At the beginning of the school year, our parents’ desires were to have their children develop friendships and the children are involved in the process of developing friendships. In the November 2012 edition of Young Children (the Journal of the National Association for the Education of Young Children); the article ‘Bring Boys and Girls Together: Supporting Preschoolers’ Positive Peer Relationships’ presents interesting research on the issue of “cross-gender friendships.” According to Hillary Manaster and Maureen Jobe authors of the cited article, “Children thrive best in inclusive settings where each child is an important part of the community. When differences are celebrated and similarities discovered, children learn to value themselves, and appreciate their peers, and develop meaningful relationships one with another.” Some of the differences children and people in general encounter are “different ethnicity, race, developmental ability, or gender”. The authors present the following that teachers (caregivers and parents) can use to foster positive cross-gender friendships:

Tips for Bringing Boys and Girls Together                                                               Create an inclusive setting.                                                                            Communicate the expectation that boys and girls can and should be friends. Explain your zero tolerance for gender-based (or other) teasing, exclusion, and bullying. Be mindful of your words and actions about cross-sex friendships around children. Be aware of the information and messages children receive from other sources. For example, eliminate books, posters, and other classroom materials that polarize boys and girls. Increase contact, cooperation, and collaboration.                                    Intentionally plan boy/girl work and play opportunities, including those with a common goal. Pair other-sex peers as partners without calling attention to gender. Guide and assist children in discovering ways to integrate each others’ ideas. Model blending of interests. For example, a group of children engaging in superhero play could be brought together with children playing restaurant to create a superhero restaurant where everyone could be challenged to invent superhero food.                                                                                                            Adjust the environment.                                                                                          Adjust activities to promote engagement between other sex peers. For example, provide opportunities for cross-gender, small-group work focusing on one goal, such as completing a puzzle. Organize the classroom to encourage children with different interests to play in closer proximity. Provide positive examples of cross-gender relationships through children’s literature and classroom materials.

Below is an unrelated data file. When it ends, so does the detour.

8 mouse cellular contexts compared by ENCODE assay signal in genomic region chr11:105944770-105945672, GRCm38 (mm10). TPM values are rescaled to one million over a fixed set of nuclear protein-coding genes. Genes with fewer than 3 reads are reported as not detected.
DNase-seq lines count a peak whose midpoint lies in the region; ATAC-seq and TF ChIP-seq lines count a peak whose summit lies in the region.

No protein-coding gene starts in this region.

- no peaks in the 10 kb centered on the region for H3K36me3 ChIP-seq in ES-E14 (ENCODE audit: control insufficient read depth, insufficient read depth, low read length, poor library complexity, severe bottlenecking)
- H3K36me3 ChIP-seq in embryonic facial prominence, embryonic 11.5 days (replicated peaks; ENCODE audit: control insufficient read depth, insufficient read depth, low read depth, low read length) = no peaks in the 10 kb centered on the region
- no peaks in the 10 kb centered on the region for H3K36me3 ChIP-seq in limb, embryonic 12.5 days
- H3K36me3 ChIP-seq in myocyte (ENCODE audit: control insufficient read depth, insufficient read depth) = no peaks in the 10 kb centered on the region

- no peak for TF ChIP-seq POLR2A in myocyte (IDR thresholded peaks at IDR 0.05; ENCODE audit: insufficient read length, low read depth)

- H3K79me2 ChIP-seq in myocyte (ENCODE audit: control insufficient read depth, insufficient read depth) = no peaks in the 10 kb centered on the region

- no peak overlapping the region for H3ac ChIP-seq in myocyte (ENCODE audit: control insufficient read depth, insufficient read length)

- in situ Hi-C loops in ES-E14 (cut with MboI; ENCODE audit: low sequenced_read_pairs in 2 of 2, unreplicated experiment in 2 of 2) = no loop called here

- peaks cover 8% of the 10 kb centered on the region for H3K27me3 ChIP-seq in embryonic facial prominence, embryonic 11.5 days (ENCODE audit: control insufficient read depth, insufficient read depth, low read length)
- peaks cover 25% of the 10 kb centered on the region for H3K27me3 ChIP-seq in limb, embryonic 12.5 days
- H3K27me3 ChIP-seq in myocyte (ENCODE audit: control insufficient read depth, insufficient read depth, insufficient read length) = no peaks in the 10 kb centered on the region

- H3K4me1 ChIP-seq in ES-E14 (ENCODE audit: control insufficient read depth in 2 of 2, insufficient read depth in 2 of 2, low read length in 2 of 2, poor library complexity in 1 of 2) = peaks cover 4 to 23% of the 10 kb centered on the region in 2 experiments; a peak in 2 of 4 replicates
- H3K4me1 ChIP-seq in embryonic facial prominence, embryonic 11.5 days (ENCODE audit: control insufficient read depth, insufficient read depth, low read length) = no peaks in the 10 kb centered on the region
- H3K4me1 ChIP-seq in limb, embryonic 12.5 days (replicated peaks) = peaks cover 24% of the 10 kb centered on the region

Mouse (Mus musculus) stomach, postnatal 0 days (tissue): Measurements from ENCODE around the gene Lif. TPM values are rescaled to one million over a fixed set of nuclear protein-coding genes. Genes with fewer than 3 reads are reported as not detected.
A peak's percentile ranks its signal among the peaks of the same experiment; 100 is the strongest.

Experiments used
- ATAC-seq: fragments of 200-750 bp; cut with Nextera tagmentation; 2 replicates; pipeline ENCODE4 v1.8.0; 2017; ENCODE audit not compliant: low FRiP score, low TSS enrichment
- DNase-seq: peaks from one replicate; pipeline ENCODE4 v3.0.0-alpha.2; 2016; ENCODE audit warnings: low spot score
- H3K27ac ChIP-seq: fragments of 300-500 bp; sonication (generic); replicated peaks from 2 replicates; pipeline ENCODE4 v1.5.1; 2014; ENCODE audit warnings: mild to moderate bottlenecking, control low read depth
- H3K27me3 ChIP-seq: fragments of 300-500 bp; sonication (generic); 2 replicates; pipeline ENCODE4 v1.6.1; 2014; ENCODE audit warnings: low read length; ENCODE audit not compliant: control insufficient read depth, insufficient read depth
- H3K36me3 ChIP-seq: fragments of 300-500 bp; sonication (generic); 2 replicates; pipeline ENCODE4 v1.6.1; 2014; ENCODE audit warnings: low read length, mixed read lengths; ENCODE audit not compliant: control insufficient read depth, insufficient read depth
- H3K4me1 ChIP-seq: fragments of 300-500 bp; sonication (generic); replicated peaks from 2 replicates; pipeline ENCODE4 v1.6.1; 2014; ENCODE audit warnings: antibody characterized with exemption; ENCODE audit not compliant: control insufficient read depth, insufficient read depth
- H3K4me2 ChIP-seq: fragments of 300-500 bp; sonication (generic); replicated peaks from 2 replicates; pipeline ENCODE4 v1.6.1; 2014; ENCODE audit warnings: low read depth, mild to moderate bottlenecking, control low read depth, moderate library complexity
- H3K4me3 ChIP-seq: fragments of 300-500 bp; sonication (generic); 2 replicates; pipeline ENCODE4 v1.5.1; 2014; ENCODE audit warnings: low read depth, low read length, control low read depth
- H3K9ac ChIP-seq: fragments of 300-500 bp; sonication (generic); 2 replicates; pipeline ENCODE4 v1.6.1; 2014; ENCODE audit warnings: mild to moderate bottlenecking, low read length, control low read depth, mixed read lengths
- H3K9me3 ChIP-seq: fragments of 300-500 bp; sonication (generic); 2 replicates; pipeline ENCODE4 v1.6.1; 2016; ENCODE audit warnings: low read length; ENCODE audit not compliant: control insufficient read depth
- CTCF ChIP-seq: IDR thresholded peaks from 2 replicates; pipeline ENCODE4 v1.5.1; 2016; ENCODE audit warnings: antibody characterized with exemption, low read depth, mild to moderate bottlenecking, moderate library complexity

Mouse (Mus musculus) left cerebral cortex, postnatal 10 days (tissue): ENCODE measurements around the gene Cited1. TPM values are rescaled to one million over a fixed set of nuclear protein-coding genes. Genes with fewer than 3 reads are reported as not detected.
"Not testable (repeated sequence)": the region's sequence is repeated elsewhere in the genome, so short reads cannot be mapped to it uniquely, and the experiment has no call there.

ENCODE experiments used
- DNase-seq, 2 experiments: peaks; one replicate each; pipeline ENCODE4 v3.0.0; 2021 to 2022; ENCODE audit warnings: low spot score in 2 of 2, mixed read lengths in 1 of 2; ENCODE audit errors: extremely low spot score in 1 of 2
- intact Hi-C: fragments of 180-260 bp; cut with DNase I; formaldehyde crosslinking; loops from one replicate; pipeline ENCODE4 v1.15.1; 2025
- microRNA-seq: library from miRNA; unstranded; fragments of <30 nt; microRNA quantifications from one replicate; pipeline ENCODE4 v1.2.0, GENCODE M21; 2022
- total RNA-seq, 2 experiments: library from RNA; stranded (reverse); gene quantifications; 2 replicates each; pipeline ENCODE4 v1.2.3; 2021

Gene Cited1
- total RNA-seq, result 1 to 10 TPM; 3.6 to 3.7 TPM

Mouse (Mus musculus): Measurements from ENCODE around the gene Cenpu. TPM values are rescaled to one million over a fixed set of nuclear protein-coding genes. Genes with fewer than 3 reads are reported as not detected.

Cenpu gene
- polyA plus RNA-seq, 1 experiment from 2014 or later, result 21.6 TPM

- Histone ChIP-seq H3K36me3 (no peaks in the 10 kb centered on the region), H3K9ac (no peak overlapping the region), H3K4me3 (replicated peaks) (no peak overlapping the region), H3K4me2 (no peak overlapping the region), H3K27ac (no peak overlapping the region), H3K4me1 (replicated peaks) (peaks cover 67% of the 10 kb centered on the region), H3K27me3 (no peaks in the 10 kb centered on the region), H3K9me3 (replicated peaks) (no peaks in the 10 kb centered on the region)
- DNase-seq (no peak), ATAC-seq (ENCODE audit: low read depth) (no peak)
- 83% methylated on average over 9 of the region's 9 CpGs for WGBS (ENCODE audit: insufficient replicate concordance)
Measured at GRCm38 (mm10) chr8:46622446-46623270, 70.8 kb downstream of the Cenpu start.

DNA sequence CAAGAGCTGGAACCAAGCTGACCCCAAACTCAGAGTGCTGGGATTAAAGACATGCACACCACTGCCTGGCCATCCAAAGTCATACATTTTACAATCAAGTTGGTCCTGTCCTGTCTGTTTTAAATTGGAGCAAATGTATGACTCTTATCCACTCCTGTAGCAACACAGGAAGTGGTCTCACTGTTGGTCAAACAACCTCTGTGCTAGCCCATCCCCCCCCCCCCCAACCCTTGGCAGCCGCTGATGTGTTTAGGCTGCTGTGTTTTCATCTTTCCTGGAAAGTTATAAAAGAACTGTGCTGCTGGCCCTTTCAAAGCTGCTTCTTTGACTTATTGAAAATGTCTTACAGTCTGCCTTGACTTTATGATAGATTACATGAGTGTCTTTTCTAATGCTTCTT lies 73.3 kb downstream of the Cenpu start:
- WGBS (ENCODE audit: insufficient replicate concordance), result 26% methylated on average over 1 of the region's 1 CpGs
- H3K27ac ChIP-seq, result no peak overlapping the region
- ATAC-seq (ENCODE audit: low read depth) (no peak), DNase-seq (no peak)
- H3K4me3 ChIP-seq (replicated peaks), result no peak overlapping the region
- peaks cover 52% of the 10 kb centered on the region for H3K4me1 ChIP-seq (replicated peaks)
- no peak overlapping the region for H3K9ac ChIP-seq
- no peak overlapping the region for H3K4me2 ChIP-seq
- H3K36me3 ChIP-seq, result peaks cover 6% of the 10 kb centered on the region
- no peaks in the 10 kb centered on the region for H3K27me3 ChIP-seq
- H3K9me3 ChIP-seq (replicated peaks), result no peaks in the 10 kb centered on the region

Vera         2/13

Henry       2/18

Will           2/21